Robert D. Collier
Dept. of Mech. Eng., Tufts Univ., Medford, MA 02155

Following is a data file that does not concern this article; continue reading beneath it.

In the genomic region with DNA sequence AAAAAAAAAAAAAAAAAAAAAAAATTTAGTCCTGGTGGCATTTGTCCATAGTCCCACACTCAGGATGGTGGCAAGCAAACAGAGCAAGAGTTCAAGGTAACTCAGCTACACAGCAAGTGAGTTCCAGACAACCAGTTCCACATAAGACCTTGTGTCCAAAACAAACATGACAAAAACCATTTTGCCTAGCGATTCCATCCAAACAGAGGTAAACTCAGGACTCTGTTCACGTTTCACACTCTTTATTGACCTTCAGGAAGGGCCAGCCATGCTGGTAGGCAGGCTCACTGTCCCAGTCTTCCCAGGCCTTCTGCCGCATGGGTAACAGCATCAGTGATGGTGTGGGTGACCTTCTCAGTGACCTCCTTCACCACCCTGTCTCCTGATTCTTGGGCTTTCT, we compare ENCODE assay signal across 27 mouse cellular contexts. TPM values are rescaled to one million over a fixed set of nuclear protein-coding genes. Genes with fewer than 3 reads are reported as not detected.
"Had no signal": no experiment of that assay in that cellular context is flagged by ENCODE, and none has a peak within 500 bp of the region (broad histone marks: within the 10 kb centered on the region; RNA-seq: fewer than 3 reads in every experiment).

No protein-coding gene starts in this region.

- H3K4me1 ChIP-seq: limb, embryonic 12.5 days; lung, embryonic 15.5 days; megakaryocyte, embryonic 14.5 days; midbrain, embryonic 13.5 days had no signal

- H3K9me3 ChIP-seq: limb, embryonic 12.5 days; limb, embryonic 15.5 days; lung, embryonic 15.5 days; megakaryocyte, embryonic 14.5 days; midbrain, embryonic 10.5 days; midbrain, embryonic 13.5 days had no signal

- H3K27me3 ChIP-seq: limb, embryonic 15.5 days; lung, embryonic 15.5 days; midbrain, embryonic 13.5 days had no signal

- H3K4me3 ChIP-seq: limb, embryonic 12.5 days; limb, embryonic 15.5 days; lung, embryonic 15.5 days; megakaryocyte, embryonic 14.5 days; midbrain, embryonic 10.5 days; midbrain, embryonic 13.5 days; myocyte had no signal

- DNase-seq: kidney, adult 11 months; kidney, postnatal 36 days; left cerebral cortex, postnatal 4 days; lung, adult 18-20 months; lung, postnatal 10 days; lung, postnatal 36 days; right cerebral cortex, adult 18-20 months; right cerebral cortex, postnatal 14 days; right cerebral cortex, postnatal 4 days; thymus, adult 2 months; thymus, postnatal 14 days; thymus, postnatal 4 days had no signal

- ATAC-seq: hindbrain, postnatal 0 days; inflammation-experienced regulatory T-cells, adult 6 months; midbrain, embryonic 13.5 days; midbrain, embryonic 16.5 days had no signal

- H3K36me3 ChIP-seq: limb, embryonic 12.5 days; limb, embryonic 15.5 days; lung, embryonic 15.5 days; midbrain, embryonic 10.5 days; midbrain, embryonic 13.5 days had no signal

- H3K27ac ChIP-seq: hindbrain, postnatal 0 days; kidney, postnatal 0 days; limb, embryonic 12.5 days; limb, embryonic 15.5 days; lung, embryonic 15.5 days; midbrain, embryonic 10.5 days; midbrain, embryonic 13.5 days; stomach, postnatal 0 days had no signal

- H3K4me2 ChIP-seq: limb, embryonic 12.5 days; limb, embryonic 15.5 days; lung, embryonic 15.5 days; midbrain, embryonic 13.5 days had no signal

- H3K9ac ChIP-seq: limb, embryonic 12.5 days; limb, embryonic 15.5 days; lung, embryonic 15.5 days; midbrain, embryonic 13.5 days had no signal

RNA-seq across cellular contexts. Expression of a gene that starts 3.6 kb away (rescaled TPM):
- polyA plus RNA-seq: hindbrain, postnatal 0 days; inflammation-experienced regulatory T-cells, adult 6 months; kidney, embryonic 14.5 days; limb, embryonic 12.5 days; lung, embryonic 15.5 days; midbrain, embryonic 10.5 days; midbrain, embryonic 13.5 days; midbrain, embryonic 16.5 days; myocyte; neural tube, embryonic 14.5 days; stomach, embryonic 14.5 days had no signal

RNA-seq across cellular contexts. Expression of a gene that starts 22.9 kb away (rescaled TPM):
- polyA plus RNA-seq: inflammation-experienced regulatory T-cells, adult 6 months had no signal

Wheel chairs are being used increasingly in outdoor environments including paved and unpaved roads and sidewalks with widely varying roughness. Wheel chair design and development for active users is a lively field in which weight, stability, control, and comfort are important design criteria. An ongoing research project at Tufts includes baseline laboratory and field vibration measurements of both conventional and new prototype wheel chairs and associated bioresponse. A test track includes a range of roughness conditions. Representative results show: (1) wheel hub vibration levels on the order of 1--3 g (0--200 Hz) with impulse waveforms of 5--10 ms occurring several times a second; (2) frequency response functions of a standard wheel chair structure contain several low-frequency resonances below 100 Hz that are lightly damped; (3) cushions provide comfort but limited low-frequency vibration and shock isolation. A review of models of whole body vibration together with an analysis of wheel chair dynamics provide guidance for vibration isolation/stability design criteria for nonstationary impulsive forces. An isolator that can be installed on an existing chair has been designed and evaluated.